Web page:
Agreement on the Conservation of Albatrosses and Petrels

All albatross species now covered by ACAP UPDATED

On 29 April 2009, ACAP’s Meeting of Parties agreed to add the three North Pacific albatrosses to the list of species covered by the Agreement.  The addition of these three species now means that all albatross species worldwide are covered by the Agreement. The additions – Black-footed Phoebastria nigripes, Laysan Phoebastria immutabilis andShort-tailed Phoebastria albatrus albatrosses – have been the subject of conservation actions by countries around the North Pacific for many years.  USA, Canada and Japan were all present in the meeting where the additions were made, offering substantial information to the Parties in their consideration of the listing. Although the Canada and USA have contributed to a number of important ACAP initiatives to date, the additions will enhance the mutual exchange of lessons and experiences and will lead to a seamless convergence of knowledge between the two hemispheres.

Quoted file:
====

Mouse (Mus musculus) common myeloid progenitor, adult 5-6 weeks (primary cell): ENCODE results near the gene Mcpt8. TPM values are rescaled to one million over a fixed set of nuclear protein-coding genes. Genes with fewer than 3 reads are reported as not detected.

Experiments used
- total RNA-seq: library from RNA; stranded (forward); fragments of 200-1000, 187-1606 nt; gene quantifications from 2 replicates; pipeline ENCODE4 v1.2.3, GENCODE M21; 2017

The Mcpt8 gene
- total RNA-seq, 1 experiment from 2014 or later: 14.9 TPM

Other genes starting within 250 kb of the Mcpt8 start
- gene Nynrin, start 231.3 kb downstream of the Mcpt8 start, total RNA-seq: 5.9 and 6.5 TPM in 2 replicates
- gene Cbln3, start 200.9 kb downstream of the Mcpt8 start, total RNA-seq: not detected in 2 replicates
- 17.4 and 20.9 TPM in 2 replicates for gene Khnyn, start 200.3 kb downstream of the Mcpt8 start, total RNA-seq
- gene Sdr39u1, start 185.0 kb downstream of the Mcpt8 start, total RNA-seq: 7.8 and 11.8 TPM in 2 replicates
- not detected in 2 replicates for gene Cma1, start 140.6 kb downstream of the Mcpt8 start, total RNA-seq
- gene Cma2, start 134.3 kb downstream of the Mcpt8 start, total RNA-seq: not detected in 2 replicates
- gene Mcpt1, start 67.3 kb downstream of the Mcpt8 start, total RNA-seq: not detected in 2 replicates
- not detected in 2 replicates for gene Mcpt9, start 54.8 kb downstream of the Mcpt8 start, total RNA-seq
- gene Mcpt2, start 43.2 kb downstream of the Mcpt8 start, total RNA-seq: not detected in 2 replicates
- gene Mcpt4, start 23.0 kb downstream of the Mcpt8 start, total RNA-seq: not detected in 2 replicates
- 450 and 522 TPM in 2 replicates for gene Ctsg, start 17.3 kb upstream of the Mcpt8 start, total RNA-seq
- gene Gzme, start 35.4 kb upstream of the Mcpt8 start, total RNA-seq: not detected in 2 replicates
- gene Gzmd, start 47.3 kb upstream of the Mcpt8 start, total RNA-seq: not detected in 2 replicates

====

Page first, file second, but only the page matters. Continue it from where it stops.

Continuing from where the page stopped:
The addition of the three species brings two relatively abundant species (Black-footed and Laysan) to the Agreement but also one of the rarest.  Short-tailed albatrosses used to be abundant prior to a period of mass slaughter for the feather trade in the late 1800s and early 1900s. By the middle of the 1900s, it was believed that the species had become extinct. The species was confirmed breeding on their main breeding island (Torishima, Japan) in 1950 and since then numbers have grown steadily at that site. Breeding was confirmed at another of the traditional sites in the early 1970s.  The global population is now believed to be in excess of 2300 birds and appears to be increasing. Studies have shown that the species uses much of the continental shelf of countries surrounding the North Pacific when not breeding.

These three species face many of the same types of threats as do the albatross species currently in Annex 1 of the Agreement.  Click here and scroll down to MoP3 Inf papers 06-08 for the ACAP Species Assessments for the three new albatrosses. 

Updated 16 May 2009